U.S. Secretary of State Antony Blinken met with Israeli Prime Minister Benjamin Netanyahu on Friday to urge protections for civilians in the fighting with Hamas, as Israeli troops tightened their encirclement of Gaza City.
Tensions escalated along Israel’s border with Lebanon ahead of the first public speech by Hassan Nasrallah, the leader of Hezbollah — an Iranian-backed Hamas ally — since the Hamas attacked Israel last month. Nasrallah said his militia is undeterred by U.S. warnings to stay out of the Israel-Hamas war, but stopped short of announcing that Hezbollah is fully engaging in the war.
Hundreds of Palestinians with foreign passports and dozens of injured have left the Gaza Strip through the Rafah crossing in recent days under an apparent agreement among the U.S., Egypt, Israel and Qatar, which mediates with Hamas.
Israel has allowed more than 260 trucks carrying food and medicine through the crossing, but aid workers say it’s not nearly enough. Israeli authorities have refused to allow fuel in, leaving hospitals with dwindling supplies.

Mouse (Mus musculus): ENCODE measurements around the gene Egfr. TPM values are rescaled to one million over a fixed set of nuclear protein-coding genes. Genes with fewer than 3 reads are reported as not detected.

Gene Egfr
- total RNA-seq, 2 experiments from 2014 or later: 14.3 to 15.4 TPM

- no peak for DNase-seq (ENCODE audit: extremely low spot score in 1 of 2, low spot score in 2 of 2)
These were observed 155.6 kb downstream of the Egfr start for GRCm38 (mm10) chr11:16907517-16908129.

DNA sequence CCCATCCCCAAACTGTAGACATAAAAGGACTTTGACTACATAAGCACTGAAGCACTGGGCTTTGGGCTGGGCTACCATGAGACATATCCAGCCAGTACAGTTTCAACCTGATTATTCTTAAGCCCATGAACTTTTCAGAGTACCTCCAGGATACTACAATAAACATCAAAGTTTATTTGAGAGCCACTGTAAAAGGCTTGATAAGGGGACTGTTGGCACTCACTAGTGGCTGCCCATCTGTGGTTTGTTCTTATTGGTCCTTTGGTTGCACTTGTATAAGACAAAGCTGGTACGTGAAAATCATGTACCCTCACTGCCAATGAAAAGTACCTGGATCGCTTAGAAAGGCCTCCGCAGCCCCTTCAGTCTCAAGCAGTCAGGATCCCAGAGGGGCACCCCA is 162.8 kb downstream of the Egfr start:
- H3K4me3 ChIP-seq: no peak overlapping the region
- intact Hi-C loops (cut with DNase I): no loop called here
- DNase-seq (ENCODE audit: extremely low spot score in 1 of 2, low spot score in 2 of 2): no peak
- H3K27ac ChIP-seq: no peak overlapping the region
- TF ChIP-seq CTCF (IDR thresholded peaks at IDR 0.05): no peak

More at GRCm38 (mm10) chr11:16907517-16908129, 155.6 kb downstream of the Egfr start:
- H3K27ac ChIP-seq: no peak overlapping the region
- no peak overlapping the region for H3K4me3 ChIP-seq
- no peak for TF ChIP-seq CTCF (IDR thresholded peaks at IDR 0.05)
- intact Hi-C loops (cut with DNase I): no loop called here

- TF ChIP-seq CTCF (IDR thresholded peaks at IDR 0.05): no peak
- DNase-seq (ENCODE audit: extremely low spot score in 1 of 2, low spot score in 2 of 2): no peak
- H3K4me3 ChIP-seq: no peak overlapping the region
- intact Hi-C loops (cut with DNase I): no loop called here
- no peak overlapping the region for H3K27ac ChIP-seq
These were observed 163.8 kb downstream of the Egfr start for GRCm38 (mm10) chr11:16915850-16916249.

The Palestinian death toll in the Israel-Hamas war has reached 9,227, according to the Hamas-run Health Ministry in Gaza. In the occupied West Bank, more than 140 Palestinians have been killed in violence and Israeli raids.
More than 1,400 people in Israel have been killed, most of them in the Oct. 7 Hamas attack that started the fighting, and 242 hostages were taken from Israel into Gaza by the militant group.
TARGETED ATTACKS ON MILITANT CELLS IN GAZA CITY HAVE STARTED, ISRAELI ARMY SAYS